Ultra processed food trial – ‘The results are in’

By 
Helen

The results are in. This (2019) study involved 20 adults following either an ultra-processed (UPF) or unprocessed diet for 2 weeks at the NIH Clinical Centre. This was followed immediately by 2 weeks of the alternate diet. The diets were matched for nutritional composition: calories; energy density; macronutrients; sugar; sodium and fibre and participants were free to eat as much as they liked.

Despite composition matching, subjects on the UPF diet consumed an average of 508 extra calories per day, comprising more carbohydrate and fat, but not protein. Participants gained more weight during the UPF diet, an average of 1kg, and lost weight during the unprocessed diet. This implies that there is something about the processing itself which causes a metabolic issue.

Other interesting points to note were:

During the UPF diet

• The eating rate was faster

• Sodium consumption increased

• To compensate for the lower fibre level and match fibre intake for both diets, beverages with dissolved fibre were given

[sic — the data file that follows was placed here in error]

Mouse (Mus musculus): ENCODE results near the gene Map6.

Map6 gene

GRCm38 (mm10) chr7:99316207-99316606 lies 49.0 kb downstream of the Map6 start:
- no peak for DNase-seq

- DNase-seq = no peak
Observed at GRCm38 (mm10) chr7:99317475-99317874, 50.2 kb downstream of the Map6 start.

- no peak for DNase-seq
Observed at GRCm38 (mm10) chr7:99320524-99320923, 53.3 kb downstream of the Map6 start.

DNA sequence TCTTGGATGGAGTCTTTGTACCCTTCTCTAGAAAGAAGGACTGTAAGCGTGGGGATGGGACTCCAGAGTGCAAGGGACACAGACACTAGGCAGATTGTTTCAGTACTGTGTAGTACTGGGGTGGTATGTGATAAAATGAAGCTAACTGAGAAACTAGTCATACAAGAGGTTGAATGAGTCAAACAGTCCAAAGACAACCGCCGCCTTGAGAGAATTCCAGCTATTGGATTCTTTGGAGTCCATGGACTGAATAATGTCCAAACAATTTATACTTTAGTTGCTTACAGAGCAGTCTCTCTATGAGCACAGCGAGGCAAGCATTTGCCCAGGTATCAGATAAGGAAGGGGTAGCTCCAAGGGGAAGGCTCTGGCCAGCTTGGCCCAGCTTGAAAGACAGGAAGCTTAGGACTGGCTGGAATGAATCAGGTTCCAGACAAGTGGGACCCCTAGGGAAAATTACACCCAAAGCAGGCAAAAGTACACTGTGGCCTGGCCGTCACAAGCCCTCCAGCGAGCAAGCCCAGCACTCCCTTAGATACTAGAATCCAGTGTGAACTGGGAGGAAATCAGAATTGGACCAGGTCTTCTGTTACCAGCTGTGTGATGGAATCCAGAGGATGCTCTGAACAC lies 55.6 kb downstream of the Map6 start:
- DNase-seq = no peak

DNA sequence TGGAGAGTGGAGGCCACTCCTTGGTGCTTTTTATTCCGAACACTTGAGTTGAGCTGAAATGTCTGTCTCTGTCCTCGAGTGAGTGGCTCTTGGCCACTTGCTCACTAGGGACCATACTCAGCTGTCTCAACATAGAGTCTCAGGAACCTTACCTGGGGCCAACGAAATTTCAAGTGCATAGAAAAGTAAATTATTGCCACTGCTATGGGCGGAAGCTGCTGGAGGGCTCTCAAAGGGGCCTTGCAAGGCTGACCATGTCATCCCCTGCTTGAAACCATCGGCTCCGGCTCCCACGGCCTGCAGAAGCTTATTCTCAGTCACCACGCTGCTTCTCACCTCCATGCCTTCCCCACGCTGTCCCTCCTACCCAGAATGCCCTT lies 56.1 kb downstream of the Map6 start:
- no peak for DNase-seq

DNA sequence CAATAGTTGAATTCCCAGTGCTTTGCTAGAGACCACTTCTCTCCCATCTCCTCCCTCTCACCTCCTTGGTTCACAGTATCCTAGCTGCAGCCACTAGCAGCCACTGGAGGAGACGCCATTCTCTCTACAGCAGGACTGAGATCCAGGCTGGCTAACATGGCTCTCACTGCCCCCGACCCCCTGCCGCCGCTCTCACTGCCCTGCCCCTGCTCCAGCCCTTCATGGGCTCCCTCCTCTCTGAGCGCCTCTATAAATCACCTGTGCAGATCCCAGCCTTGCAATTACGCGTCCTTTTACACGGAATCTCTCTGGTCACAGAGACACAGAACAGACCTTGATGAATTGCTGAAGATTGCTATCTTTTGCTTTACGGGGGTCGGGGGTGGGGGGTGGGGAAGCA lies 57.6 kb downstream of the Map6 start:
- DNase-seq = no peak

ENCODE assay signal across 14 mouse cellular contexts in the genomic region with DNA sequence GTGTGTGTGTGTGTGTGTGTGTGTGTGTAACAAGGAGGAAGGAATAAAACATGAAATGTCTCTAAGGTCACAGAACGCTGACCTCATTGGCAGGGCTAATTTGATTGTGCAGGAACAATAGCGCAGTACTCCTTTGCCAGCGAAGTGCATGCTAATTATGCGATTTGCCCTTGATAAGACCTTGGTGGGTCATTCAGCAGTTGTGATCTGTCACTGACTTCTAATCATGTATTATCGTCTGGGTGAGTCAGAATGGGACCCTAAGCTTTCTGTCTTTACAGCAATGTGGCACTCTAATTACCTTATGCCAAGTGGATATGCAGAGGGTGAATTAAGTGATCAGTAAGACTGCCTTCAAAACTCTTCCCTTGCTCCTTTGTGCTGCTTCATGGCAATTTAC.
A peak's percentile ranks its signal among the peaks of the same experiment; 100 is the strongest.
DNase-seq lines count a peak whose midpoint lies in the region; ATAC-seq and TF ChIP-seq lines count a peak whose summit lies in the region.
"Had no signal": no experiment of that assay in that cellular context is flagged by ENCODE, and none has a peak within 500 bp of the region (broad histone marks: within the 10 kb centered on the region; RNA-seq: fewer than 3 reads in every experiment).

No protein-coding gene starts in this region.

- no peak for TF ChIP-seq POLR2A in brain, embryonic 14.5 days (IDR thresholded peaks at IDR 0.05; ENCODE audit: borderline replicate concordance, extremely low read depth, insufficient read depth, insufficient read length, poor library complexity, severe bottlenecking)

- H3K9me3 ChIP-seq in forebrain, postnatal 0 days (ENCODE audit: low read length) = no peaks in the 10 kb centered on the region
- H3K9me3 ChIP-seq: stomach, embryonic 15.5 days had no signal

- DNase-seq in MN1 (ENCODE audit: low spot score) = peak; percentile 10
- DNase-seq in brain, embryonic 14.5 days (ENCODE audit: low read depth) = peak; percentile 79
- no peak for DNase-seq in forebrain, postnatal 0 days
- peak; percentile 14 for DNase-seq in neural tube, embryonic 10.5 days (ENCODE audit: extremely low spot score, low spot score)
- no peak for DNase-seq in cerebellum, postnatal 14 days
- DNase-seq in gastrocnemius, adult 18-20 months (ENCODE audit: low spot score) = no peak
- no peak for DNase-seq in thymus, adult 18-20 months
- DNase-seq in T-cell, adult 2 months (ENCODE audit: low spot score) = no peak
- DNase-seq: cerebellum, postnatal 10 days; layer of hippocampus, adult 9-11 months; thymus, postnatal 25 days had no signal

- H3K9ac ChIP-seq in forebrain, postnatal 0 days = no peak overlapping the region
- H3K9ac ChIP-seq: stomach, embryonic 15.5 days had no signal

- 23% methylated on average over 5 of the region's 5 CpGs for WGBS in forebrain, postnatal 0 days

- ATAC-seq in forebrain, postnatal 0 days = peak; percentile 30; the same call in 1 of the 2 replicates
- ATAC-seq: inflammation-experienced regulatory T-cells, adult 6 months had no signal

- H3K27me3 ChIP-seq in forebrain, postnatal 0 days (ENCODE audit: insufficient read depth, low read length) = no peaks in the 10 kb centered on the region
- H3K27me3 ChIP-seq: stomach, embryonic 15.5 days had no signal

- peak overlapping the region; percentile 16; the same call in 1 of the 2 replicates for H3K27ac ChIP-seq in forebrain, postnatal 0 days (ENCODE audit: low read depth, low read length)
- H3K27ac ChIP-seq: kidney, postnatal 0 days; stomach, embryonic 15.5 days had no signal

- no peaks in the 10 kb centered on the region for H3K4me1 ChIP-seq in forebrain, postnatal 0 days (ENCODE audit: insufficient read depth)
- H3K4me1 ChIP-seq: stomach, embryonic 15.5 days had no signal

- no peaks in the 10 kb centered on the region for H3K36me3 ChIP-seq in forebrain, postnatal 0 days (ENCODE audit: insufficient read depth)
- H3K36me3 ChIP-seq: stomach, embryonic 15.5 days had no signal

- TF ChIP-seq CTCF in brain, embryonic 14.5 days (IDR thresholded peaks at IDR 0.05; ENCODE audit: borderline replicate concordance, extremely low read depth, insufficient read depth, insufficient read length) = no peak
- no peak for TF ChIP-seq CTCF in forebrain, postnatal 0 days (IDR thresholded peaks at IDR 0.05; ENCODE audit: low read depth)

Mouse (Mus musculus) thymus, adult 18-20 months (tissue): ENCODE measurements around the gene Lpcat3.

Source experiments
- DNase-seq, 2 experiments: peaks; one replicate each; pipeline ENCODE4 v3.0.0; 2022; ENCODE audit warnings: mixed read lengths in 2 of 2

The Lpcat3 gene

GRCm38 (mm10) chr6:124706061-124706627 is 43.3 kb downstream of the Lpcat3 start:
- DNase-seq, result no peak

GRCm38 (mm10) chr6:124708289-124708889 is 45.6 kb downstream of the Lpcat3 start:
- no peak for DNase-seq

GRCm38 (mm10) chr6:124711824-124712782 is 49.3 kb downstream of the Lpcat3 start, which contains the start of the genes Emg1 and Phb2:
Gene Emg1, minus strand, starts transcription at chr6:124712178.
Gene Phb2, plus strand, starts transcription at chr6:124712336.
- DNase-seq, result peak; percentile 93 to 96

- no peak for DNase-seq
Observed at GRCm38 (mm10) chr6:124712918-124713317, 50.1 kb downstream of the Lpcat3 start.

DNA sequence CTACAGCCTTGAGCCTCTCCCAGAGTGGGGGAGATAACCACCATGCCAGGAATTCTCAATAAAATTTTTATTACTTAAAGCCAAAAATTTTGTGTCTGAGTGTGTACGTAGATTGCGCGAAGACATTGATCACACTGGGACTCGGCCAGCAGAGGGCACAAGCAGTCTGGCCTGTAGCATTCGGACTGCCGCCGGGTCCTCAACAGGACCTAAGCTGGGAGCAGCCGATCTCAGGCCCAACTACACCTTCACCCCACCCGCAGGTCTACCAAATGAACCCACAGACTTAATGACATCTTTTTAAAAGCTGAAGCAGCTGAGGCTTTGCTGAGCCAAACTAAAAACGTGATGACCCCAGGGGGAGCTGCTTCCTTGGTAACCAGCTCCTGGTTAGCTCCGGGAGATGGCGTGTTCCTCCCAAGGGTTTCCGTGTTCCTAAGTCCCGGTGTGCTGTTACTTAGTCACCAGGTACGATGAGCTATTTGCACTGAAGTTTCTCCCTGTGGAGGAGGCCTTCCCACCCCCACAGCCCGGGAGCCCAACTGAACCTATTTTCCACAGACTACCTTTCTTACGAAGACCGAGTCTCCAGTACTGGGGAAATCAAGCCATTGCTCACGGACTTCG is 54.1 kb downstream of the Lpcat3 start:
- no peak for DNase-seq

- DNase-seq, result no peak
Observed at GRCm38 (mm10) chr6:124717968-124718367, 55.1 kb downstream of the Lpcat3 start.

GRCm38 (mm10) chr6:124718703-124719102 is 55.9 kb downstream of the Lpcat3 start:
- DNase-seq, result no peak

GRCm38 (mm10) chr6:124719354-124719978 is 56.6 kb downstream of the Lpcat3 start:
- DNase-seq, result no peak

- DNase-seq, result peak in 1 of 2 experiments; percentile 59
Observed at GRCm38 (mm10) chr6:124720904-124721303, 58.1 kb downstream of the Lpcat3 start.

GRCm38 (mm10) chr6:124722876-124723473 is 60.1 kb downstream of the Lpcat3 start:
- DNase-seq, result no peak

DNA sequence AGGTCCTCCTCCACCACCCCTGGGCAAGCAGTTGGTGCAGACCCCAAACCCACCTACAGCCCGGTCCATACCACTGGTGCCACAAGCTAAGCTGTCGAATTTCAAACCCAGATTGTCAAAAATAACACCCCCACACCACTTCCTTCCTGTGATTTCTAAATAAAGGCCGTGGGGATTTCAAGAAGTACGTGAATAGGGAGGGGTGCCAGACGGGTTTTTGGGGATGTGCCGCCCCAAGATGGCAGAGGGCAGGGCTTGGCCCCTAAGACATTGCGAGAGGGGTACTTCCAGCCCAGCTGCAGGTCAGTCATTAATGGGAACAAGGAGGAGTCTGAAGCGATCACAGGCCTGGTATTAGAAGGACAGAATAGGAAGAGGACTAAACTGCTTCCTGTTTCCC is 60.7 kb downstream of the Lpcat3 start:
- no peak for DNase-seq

• Body fat mass increased

During the un-processed food diet:

• Appetite suppressing hormone increased

• Hunger hormone decreased

• Total cholesterol decreased

• Inflammation markers decreased

• Fasting glucose and insulin levels decreased

One thing is clear. Whilst there is much conflict about which diet is the ‘best’ the whole world seems to agree that avoiding processed foods is a good thing.

Refs: Hall, K. D. (2019) Ultra-processed diets cause excess calorie intake and weight gain: An inpatient randomised controlled trial of ad libitum food intake. Cell Metabolism; 30(1) pp. 67-77. e3. https://www.ncbi.nlm.nih.gov/pmc/articles/PMC7946062/

#nutrition #eastbournenutritionist #UPF #realfoodheals #weightlosshelp


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